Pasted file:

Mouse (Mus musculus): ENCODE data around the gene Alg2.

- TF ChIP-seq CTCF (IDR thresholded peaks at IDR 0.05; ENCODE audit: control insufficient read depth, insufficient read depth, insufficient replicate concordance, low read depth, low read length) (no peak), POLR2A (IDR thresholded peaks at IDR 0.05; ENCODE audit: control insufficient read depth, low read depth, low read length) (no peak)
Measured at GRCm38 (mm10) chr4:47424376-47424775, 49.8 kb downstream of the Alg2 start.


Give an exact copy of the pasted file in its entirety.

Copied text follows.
Mouse (Mus musculus): ENCODE data around the gene Alg2.

- TF ChIP-seq CTCF (IDR thresholded peaks at IDR 0.05; ENCODE audit: control insufficient read depth, insufficient read depth, insufficient replicate concordance, low read depth, low read length) (no peak), POLR2A (IDR thresholded peaks at IDR 0.05; ENCODE audit: control insufficient read depth, low read depth, low read length) (no peak)
Measured at GRCm38 (mm10) chr4:47424376-47424775, 49.8 kb downstream of the Alg2 start.